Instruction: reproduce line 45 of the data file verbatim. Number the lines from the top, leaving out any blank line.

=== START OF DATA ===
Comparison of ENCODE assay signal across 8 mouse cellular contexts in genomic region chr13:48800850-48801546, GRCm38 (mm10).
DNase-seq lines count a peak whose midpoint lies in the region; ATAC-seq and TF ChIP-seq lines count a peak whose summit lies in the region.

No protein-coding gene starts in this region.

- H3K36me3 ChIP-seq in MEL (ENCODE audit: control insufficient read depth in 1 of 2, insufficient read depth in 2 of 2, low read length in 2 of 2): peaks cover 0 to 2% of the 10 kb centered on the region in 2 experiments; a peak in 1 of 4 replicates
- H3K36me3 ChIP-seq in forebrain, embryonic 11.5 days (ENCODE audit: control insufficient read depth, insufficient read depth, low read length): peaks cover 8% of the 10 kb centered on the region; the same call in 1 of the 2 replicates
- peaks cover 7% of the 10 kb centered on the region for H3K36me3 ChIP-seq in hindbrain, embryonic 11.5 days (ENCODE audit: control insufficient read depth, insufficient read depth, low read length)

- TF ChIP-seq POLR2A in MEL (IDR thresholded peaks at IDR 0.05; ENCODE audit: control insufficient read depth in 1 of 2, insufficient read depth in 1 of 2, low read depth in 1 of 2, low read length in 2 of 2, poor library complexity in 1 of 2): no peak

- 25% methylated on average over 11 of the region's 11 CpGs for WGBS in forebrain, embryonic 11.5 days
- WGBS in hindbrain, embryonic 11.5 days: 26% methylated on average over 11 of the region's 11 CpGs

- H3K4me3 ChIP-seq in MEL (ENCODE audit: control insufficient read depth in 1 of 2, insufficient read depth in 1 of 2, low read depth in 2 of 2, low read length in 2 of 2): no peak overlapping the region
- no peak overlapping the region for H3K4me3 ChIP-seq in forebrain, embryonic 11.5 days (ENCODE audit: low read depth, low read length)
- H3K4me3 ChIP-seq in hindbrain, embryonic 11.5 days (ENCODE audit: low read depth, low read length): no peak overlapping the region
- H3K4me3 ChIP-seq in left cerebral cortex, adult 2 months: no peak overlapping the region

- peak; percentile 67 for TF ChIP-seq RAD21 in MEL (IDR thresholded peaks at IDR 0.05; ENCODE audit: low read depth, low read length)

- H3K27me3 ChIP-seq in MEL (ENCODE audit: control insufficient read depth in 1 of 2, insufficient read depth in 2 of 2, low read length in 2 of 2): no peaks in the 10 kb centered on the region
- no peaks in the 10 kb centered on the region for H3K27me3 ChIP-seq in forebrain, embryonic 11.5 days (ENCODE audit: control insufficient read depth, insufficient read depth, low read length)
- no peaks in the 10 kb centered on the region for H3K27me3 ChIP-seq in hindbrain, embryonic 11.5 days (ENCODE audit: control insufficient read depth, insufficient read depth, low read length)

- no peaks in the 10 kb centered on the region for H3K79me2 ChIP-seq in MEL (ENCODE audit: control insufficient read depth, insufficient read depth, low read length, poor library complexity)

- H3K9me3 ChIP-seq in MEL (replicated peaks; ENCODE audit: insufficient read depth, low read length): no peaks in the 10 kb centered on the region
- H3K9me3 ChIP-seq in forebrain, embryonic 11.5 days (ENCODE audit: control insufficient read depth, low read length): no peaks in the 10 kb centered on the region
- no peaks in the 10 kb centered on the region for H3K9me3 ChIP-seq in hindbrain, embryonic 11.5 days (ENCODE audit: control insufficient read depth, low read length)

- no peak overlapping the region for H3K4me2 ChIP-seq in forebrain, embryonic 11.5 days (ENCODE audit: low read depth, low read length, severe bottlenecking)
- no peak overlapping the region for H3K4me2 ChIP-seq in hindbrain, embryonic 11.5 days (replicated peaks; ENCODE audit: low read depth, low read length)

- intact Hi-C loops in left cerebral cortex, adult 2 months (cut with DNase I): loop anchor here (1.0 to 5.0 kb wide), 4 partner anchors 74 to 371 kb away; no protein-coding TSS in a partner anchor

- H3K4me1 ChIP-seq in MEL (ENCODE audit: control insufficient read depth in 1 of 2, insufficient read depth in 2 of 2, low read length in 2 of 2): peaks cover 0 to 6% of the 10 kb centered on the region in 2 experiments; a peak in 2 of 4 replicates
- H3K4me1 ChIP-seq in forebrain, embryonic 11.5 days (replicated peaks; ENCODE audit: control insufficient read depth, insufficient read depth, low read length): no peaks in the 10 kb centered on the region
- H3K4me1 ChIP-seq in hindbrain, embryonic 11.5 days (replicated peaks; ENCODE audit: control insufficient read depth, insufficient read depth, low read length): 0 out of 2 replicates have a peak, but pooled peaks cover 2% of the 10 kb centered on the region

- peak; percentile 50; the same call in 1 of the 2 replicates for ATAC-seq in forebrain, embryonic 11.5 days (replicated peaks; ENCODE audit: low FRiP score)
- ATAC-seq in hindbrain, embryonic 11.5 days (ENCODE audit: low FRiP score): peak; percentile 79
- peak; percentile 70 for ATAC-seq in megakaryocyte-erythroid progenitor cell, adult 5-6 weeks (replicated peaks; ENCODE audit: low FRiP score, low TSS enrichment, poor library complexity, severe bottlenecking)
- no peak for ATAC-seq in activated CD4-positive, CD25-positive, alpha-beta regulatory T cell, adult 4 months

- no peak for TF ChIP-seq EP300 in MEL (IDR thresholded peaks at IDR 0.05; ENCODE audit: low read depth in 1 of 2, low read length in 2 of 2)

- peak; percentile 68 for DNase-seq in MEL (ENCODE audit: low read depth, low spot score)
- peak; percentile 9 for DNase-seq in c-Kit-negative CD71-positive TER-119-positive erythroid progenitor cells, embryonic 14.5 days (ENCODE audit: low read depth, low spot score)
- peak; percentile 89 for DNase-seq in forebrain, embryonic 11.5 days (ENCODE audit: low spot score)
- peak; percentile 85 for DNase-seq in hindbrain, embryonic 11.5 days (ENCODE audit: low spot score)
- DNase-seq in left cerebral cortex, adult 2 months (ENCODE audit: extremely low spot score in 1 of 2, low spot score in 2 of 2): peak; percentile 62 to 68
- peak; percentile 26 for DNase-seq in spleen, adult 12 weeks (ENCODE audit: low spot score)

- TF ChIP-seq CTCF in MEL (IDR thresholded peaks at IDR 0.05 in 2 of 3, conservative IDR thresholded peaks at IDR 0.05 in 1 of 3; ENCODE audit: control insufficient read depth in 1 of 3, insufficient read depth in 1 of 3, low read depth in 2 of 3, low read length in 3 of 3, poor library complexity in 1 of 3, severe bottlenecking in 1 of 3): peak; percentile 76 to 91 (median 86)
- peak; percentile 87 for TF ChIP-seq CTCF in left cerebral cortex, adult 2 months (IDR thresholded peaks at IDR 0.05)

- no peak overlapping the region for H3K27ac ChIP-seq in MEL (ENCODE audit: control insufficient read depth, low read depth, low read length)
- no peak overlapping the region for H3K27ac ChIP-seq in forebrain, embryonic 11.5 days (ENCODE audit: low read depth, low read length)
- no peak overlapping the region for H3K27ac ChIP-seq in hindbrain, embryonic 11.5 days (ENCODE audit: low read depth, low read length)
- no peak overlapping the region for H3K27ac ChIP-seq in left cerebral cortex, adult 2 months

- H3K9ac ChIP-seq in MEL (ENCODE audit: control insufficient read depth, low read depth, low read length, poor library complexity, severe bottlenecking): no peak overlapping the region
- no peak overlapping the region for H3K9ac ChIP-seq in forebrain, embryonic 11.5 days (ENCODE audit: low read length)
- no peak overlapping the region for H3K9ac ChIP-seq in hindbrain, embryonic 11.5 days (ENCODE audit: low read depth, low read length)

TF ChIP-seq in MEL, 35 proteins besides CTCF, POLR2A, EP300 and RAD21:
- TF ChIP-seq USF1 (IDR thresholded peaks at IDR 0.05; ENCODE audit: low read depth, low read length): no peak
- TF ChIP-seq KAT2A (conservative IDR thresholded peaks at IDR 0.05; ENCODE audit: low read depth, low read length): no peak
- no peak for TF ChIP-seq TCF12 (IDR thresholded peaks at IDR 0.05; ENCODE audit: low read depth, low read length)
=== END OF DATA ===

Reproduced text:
- H3K9ac ChIP-seq in MEL (ENCODE audit: control insufficient read depth, low read depth, low read length, poor library complexity, severe bottlenecking): no peak overlapping the region